Born in New York but quintessentially Californian, Goodman trained in French cuisine at the International Culinary Center in New York and began his epicurean career working at a restaurant called Moomba, owned by Oliver Stone and Lawrence Fishburne. In the course of his career, he has been in everything from Michelin-starred kitchens to Kevin Costner’s restaurant in Santa Barbara, to the uber luxurious Amandari in Bali.

After being a chef for more than a decade, he left the kitchen to take on a creative directorial role at EDG Design, a creative consultancy focusing on F&B branding, strategy and design. “For me, watching [the process] from ideation to opening is so rewarding. It’s exciting to see things that we’ve imagined as a team come to life,” he says on creating new dining concepts. "After leaving my chef career behind, I knew Asia was the place for me to sharpen my design skills. The design culture here is so rich that I really just wanted to be a part of that."

The two met through a mutual friend in Hong Kong around the time Goodman and another partner were starting The Dandy Collection in Singapore. “The F&B scene in Singapore has length and breadth to it. It’s so diverse right from the hawker stalls offering a wide variety of cuisines, to the casual restaurants, to the high-end Michelin-starred ones. One can have an exceptional meal at any one of these, making Singaporeans and those of us living here very food-focused,” says Roopchand on why he chose to join Goodman.

Together, the formidable duo bring together a wide range of expertise and experience in F&B, design and culture from all the cities they’ve lived in. Their belief lies in using their passion and diversity to their advantage, in creating ideas beyond the ordinary and introducing international, modern and unique elements to Singapore, while meeting the values and tastes of the local scene.

Currently, they own and operate Fat Prince specialising in Middle Eastern cuisine, Neon Pigeon for modern Japanese, and Firangi Superstar serving up modern Indian — all in settings that are fun, tongue-in-cheek and drink-forward, too.

“Our approach has always been to see where the gaps in the market exist and to have a go at plugging them. All our brands are completely unique in terms of their genre. They have the same value of giving our guests a completely unique experience that they can emotionally connect with,” says Roopchand.

Thriving in pandemic times

It has been a year of change for The Dandy Collection — they closed one of their restaurants, Summerlong due to leasing issues, and relocate Neon Pigeon to a bigger shophouse space.

During the "circuit breaker" profits were also non-existent. "It was about how minimal we could keep our losses. Thankfully, the government provided a lot of assistance with the Jobs Support Scheme, rebates on rental, and discounts on delivery fees during times of heightened restrictions,” says Roopchand.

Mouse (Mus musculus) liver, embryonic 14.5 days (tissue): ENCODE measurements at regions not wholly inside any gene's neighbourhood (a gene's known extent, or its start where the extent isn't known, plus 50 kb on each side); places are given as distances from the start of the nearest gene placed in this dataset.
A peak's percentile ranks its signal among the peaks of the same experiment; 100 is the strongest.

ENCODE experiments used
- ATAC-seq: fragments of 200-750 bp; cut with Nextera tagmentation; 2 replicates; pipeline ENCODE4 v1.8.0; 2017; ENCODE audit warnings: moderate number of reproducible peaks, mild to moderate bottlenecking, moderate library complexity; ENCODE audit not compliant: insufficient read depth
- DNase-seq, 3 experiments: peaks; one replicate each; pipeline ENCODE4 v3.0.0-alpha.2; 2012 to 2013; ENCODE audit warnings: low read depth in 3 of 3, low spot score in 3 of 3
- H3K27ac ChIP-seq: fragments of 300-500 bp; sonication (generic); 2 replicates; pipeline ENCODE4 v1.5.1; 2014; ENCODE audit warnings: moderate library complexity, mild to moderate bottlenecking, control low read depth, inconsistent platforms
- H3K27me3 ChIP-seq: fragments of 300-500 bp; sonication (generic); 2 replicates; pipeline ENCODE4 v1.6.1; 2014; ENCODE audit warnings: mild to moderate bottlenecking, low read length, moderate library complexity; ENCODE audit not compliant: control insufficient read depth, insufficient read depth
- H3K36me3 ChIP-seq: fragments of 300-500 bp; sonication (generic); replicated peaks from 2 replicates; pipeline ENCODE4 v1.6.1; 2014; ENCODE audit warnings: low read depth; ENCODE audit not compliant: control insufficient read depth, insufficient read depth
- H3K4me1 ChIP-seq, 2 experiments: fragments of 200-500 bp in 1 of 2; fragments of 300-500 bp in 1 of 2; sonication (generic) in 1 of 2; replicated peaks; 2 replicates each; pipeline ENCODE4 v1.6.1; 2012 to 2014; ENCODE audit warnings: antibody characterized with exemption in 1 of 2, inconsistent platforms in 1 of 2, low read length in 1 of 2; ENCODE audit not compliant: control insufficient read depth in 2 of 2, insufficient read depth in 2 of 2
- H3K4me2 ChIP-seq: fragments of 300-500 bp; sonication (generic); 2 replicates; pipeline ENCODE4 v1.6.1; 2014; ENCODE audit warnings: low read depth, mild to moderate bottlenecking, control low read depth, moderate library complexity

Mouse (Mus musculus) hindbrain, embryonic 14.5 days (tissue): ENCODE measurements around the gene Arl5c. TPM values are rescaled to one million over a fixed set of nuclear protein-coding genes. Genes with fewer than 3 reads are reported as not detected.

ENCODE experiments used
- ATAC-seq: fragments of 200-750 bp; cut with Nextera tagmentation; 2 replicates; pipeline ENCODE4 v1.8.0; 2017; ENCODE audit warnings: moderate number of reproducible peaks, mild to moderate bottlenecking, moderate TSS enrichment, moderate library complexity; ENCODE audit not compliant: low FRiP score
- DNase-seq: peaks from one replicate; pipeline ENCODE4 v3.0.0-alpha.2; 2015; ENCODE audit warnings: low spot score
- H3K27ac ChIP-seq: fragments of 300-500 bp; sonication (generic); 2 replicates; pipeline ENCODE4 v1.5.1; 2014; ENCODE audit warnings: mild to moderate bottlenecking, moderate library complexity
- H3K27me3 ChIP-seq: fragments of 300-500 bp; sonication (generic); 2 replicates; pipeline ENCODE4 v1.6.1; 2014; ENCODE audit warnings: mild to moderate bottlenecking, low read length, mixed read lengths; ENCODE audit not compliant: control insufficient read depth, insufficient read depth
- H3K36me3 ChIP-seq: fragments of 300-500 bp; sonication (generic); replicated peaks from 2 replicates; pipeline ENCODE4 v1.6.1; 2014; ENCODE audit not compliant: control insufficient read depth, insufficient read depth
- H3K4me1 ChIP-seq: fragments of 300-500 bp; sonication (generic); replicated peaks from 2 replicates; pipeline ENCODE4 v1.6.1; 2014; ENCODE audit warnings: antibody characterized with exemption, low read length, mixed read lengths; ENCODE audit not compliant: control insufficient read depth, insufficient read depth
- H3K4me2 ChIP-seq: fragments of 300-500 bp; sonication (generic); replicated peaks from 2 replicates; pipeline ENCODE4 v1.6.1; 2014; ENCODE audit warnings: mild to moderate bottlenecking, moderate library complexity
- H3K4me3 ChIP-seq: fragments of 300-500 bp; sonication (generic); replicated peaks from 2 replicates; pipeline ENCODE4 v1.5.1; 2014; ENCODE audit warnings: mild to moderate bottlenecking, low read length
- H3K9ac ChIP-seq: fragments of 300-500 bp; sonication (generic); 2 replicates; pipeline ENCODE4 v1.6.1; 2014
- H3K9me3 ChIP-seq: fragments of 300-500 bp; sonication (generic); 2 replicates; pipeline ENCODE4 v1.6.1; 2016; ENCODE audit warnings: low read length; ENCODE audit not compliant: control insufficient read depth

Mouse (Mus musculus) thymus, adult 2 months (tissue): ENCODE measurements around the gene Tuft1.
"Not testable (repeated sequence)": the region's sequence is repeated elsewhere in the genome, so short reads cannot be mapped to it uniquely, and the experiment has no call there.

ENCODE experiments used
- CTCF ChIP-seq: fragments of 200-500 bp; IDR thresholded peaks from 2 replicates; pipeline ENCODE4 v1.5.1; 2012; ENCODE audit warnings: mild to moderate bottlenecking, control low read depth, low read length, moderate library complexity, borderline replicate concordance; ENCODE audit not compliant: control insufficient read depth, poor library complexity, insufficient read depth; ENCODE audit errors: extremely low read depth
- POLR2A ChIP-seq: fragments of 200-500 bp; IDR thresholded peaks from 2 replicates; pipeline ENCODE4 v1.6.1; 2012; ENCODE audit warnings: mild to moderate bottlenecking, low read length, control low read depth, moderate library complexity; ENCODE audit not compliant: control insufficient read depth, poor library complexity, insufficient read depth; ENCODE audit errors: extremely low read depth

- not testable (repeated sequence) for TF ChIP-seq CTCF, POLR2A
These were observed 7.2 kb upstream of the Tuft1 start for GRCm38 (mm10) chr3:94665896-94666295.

To support the dining community, the guys partnered the Lo & Behold and Don Ho Group to create a centralised platform called the Dine In Movement, which consolidates all the best restaurants available for diners to order takeout via their respective delivery platforms and sites. The collective even published a cookbook with recipes contributed by the chefs from the various restaurants and donated the proceeds to the Willing Hearts Foundation.

“We are fortunate to be in a very inclusive and collaborative F&B industry in Singapore. From banding together with fellow restaurants and bars to come up with new unique offerings, to industry nights and specials, we are all about community and building that together,” Roopchand relates.

Since coming out of the “circuit breaker” last year, they have witnessed a solid bounce-back for businesses, especially in the F&B sector. The pair agree that there’s no better time than now to open new dining concepts. “With borders closed and the population of Singapore being landlocked, and eating being one of the favourite pastimes, we have definitely seen a boom in the F&B space. We feel this is a great time to open a restaurant that transports people to places they would love to travel to in the form of food, drink and experience,” shares Roopchand.

Goodman strongly feels that it is imperative for restaurants to take advantage of this time to open. “We need new ideas, new passions, new spaces for people to come together safely, new places for our imagination and places to escape. Restaurants can do all that for a community.”

Opening an Indian restaurant has been a dream of theirs from the beginning. Roopchand believes there has always been a strong draw towards Indian cuisine and culture. He’s confident that Firangi Superstar, which has been five years in the making, will do very well here. “Indian cuisine is so beloved the world over and in Singapore, too. The evolution of it has been towards the modernising of it, which has been done very well and quite extensively in the UK, and that is permeating everywhere including in India as well.”


Firangi Superstar | 20 Craig Road #01-03 Singapore 089692 | Tel: +65 6304 3022 | Email: [email protected] |